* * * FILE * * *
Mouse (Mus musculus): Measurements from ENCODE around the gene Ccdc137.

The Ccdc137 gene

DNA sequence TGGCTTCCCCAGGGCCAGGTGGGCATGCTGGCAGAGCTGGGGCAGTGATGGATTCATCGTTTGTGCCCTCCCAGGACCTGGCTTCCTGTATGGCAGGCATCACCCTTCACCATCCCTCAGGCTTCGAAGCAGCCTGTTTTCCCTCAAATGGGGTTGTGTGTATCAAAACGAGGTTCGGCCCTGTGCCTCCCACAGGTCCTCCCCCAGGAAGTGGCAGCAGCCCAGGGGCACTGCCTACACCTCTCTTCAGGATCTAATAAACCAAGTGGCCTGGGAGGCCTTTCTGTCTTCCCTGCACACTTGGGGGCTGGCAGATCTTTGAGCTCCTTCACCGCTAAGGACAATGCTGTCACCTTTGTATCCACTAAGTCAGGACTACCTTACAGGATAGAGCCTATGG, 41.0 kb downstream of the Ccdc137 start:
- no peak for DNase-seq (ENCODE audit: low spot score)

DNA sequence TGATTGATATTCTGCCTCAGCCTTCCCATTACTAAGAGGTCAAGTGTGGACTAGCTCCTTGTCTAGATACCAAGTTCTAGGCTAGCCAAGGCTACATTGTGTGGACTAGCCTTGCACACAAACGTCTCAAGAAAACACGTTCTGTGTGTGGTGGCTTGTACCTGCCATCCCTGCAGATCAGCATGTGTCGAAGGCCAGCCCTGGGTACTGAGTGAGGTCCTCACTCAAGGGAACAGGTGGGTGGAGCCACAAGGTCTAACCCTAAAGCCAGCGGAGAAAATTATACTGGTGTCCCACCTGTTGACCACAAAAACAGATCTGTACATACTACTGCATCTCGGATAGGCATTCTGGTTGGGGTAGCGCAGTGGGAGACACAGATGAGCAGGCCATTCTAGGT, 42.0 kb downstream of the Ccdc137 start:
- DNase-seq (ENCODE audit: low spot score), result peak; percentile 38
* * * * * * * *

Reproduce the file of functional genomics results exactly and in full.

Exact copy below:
Mouse (Mus musculus): Measurements from ENCODE around the gene Ccdc137.

The Ccdc137 gene

DNA sequence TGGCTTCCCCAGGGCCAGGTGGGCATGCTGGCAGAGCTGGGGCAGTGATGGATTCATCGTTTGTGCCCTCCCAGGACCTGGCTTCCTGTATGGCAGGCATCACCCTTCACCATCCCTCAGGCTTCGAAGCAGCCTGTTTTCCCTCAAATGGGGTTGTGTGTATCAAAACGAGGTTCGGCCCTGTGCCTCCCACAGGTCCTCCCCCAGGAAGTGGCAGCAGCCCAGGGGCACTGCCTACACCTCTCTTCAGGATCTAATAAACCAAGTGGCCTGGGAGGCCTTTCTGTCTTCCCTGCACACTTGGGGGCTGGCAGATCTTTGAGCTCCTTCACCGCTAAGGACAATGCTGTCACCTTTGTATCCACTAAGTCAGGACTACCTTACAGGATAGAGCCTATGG, 41.0 kb downstream of the Ccdc137 start:
- no peak for DNase-seq (ENCODE audit: low spot score)

DNA sequence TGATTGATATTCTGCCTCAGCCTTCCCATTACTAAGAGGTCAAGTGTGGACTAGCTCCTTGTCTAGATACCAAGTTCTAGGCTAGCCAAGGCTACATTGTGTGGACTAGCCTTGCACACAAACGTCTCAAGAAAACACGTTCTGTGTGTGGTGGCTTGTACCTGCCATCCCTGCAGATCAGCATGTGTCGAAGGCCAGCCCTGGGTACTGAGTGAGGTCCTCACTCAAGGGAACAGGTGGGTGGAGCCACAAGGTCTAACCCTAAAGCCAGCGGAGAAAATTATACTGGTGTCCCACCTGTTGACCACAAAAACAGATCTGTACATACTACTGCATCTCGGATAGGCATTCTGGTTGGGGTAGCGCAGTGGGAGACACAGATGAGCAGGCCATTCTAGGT, 42.0 kb downstream of the Ccdc137 start:
- DNase-seq (ENCODE audit: low spot score), result peak; percentile 38